In the subsequent chapter, Ribeiro de Menezes points out the influence of the human rights framework on Spanish memory debates and situates Spain’s memory discourse within the wider context of memory movements worldwide, in particular linking it to Latin American and German historical memory discourses. This transnational focus is made clear by the analysis of loaded terms from other conflicts used in the Spanish context; the most prominent and disputed case is the utilization of ‘Holocaust’ by Paul Preston in his comprehensive work on the Spanish Civil War and its aftermath, the controversially entitled The Spanish Holocaust (p. 34). Of particular interest is Ribeiro de Menezes’ discussion of the use of human rights terminology in the Spanish context and linking the use of these terms to the enlisting of legal institutions of international human rights associations by organizations such as the ARMH (p. 35).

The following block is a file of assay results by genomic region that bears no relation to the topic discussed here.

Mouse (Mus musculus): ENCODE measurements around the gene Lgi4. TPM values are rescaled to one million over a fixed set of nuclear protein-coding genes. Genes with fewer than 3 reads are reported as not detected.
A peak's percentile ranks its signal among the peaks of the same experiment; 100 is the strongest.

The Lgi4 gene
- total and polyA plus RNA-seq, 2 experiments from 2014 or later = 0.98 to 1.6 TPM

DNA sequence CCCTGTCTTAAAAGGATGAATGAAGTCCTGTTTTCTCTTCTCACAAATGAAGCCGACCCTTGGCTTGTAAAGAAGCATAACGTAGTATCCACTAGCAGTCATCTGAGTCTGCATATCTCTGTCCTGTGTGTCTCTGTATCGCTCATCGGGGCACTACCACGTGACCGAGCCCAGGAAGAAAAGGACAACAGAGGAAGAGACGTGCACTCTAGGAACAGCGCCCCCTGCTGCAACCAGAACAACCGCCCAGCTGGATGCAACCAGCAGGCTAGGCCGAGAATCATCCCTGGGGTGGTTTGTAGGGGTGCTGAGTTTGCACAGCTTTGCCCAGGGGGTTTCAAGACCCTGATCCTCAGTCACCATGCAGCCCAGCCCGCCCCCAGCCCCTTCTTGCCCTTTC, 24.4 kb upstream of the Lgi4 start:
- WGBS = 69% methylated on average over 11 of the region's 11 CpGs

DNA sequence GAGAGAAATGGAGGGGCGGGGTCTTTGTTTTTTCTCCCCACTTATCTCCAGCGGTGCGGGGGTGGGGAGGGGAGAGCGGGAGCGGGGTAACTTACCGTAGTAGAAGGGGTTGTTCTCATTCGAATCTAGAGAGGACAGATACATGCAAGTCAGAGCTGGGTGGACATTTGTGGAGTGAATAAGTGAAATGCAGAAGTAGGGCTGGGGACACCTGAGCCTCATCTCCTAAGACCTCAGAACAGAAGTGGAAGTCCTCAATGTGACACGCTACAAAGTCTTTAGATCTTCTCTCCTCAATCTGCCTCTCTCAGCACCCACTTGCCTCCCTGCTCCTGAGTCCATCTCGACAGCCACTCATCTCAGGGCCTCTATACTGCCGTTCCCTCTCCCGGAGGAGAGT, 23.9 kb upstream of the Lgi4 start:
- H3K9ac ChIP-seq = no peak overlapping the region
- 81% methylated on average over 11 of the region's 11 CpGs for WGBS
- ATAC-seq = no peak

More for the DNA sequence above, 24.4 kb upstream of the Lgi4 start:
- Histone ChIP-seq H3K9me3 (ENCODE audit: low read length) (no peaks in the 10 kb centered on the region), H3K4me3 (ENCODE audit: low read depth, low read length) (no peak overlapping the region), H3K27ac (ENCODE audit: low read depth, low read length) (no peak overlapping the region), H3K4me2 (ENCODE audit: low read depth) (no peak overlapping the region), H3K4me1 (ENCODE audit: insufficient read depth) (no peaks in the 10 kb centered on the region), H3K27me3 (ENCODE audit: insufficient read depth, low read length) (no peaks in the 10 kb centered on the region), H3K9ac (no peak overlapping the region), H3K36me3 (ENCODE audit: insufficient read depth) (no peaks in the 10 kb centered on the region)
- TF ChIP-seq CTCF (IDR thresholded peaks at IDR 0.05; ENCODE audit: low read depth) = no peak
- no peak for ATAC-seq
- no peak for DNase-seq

Against this backdrop, the analysis of embodied memory in Francesc Torres’ exhumation photography, Dark Is the Room Where We Sleep, linked to bones and items recovered from the ground, is particularly illuminating. The shifting politics in post-war Spain of the 1950s are discussed with regard to Buchenwald survivor Jorge Semprún’s only novel dealing with the Spanish Civil War, Veinte años y un día. The author connects Semprún’s disillusionment with the Communist party of Spain, from which he was expelled in 1964, to the title – the length of imprisonment Communist activists faced in 1950s Spain – and then to a wider political shift in Francoist society during the 1950s and 1960s, underpinned by the scholarship of Paloma Aguilar and Preston. The trope of desencanto, or ‘disenchantment’, is generally employed in the context of Spanish society during the transition period, for example by scholars José Colmeiro and Teresa Vilarós – the discussion of Semprún’s disillusionment in this chapter hence connects thematically extremely well with the previous chapter on the transition period. The topic of changing patterns in generational memory had also been explored in chapter 1 and is here picked up again and analyzed not only with regard to Semprún’s fiction, but also in the context of Isaac Rosa’s El vano ayer. Ribeiro de Menezes’ expertise in modern Spanish literature and culture can clearly be observed in her sections on literary works. She draws on her extensive literary knowledge to connect the texts she examines to the wider field of Spanish narrative; scholars of individual writers may find some of the discussion of the specific texts particularly useful.